All of which I attest by my signature.

A.b.,

Notary Public


Form 6

protest for non-payment of a note payable at a stated place

(Copy of Note and Endorsements)

On this .................... day of ...................., in the year 19......, I, A.B., notary public for the Province of ...................., dwelling at ...................., in the Province of ...................., at the request of ...................., did exhibit the original promissory note, whereof a true copy is above written, unto .................... the promisor, at ...................., being the stated place where the said note is payable, and there, speaking to ................... did demand payment of the said note, unto which demand he answered: “....................”.

Wherefore I, the said notary, at the request aforesaid, have protested, and by these presents do protest against the promisor and endorsers of the said note, and all other parties thereto or therein concerned, for all costs, damages and interest, present and to come, for want of payment of the said note.

All of which I attest by my signature.

A.b.,

Notary Public


Form 7

notarial notice of a noting, or of a protest for non-acceptance, or of a protest for non-payment of a bill

(Place and Date of Noting or of Protest)

1st.

To P.Q. (the drawer)

at

Sir,

Your bill of exchange for $............, dated at .................... the .................... day of ...................., 19........, on E.F., in favour of C.D., payable .................... days after (sight or date) was this day, at the request of .................... duly (noted or protested) by me for (non-acceptance or non-payment).

A.b.,

Notary Public

(Place and Date of Noting or of Protest)

2nd.

To C.D., (endorser)

(or F.g.)

at

Sir,

Mr. P.Q.’s bill of exchange for $............, dated at .................... the .................... day of ...................., 19........, on E.F., in your favour (or in favour of C.D.), payable .................... days after (sight or date), and by you endorsed, was this day at the request of .................... duly (noted or protested) by me for (non-acceptance or non-payment).

A.b.,

Notary Public


Form 8

notarial notice of protest for non-payment of a note

(Place and Date of Protest)

To ....................,

at

Sir,

Mr. P.Q.’s promissory note for $............, dated at ...................., the .................... day of ...................., 19........, payable ............ (days or months) after date (or on ....................) to (you or E.F.) or order, and endorsed by you, was this day, at the request of ...................., duly protested by me for non-payment.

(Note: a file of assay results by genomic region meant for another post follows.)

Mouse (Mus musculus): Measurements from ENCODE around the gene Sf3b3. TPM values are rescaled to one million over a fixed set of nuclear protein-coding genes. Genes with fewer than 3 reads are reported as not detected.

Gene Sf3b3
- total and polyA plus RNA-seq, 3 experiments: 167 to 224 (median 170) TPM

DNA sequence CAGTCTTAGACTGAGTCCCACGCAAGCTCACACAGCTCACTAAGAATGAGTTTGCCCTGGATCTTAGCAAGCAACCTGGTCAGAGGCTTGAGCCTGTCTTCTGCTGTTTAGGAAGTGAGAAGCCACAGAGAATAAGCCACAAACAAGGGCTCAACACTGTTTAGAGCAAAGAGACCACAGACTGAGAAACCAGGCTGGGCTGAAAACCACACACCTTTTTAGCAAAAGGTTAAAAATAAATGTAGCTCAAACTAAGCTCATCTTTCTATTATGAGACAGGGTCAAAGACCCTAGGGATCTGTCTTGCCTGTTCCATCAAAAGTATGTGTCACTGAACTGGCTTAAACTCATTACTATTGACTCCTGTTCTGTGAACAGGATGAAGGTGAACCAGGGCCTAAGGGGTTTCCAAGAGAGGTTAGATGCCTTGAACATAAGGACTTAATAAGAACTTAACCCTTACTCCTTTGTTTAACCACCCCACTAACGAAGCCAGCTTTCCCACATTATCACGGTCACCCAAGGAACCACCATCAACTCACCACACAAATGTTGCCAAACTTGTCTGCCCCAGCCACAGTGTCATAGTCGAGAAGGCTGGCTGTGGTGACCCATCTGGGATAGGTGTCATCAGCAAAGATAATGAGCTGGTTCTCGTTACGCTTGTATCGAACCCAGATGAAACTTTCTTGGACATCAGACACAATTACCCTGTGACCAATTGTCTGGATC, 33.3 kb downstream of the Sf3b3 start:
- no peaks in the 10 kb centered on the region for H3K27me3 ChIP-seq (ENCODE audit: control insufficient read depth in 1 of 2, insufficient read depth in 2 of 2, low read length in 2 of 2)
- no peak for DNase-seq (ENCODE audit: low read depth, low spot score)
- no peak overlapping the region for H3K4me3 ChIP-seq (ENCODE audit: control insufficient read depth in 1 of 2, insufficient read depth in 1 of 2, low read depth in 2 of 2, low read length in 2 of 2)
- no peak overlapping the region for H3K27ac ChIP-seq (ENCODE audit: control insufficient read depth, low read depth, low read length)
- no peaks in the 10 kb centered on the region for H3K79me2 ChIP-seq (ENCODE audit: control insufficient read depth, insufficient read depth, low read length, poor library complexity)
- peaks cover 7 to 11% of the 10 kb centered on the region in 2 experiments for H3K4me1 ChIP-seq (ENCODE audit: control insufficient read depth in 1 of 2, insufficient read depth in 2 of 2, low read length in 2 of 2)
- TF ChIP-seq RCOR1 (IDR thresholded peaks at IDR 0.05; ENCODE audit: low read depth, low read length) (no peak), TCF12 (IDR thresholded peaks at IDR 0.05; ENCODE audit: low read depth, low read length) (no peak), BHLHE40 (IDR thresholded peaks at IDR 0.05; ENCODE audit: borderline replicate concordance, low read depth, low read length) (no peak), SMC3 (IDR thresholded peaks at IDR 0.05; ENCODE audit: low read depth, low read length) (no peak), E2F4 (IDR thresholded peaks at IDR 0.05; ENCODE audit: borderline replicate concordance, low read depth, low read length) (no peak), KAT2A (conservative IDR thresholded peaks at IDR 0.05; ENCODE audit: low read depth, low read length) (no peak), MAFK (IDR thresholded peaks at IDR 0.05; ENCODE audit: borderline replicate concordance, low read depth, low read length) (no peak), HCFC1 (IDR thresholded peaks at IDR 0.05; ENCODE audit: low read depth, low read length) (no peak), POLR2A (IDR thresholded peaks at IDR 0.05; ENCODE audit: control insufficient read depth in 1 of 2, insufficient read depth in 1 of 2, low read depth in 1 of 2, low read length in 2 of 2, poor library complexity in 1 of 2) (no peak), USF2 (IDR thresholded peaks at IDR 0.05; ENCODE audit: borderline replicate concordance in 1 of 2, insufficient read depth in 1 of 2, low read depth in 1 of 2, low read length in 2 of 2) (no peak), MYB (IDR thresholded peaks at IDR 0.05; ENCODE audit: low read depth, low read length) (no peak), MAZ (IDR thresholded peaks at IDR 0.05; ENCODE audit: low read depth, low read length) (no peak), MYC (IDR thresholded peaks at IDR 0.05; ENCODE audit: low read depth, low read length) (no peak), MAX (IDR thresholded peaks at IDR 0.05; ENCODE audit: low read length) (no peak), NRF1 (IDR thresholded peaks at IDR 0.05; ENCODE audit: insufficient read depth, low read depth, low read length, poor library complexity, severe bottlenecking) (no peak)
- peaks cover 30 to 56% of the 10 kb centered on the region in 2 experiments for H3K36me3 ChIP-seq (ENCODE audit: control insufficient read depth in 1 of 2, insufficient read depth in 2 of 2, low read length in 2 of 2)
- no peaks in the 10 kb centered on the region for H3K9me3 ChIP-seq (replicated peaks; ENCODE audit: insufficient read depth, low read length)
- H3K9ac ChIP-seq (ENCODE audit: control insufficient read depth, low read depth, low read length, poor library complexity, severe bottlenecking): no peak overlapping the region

A.b.,

Notary Public


Form 9

notarial service of notice of a protest for non-acceptance or non-payment of a bill, or note

(to be subjoined to the Protest)

And afterwards, I, the aforesaid protesting notary public, did serve due notice, in the form prescribed by law, of the foregoing protest for (non-acceptance or non-payment) of the (bill or note) thereby protested on (P.Q. or C.D.), the (drawer or endorser) personally, on the .................... day of ...................., 19........, (or, at his residence, office or usual place of business) in ...................., on the .................... day of ...................., 19........; (or, by depositing such notice, directed to the said (P.Q. or C.D.), at ...................., in Her Majesty’s post office in ................... on the .................... day of ...................., 19........, and prepaying the postage thereon).

In testimony whereof, I have, on the last mentioned day and year, at .................... aforesaid, signed these presents.

A.b.,

Notary Public


Form 10

protest by a justice of the peace (where there is no notary) for non-acceptance of a bill, or non-payment of a bill or note

(Copy of Bill or Note and Endorsements)

On this .............. day of ............., in the year ......, I, N.O., one of Her Majesty’s justices of the peace for the District (or County, etc.), of ...................., in the Province of ...................., dwelling at (or near) the village of ...................., in the said District, there being no practising notary public at or near the said village (or any other legal cause), did, at the request of .................... and in the presence of .................... well known unto me, exhibit the original (bill or note) whereof a true copy is above written unto P.Q., the (drawer, acceptor or promisor) thereof, personally (or at P.Q.’s residence, office or usual place of business) in ................ and speaking to P.Q. (or ..................), did demand (payment or acceptance) thereof, unto which demand (he or she) answered: “ .................... ”.

Wherefore I, the said justice of the peace, at the request aforesaid, have protested, and by these presents do protest against the (drawer and endorsers, promisor and endorsers or acceptor, drawer and endorsers) of the said (bill or note) and all other parties thereto and therein concerned, for all exchange, re-exchange, and all costs, damages and interest, present and to come, for want of (payment or acceptance) of the said (bill or note).

All of which is by these presents attested by the signature of the said (the witness) and by my hand and seal.

........................................................(Signature of the witness)........................................................(Signature and seal of the J.P.)R.S., 1985, c. B-4, Sch.; 2000, c. 12, ss. 22 to 24.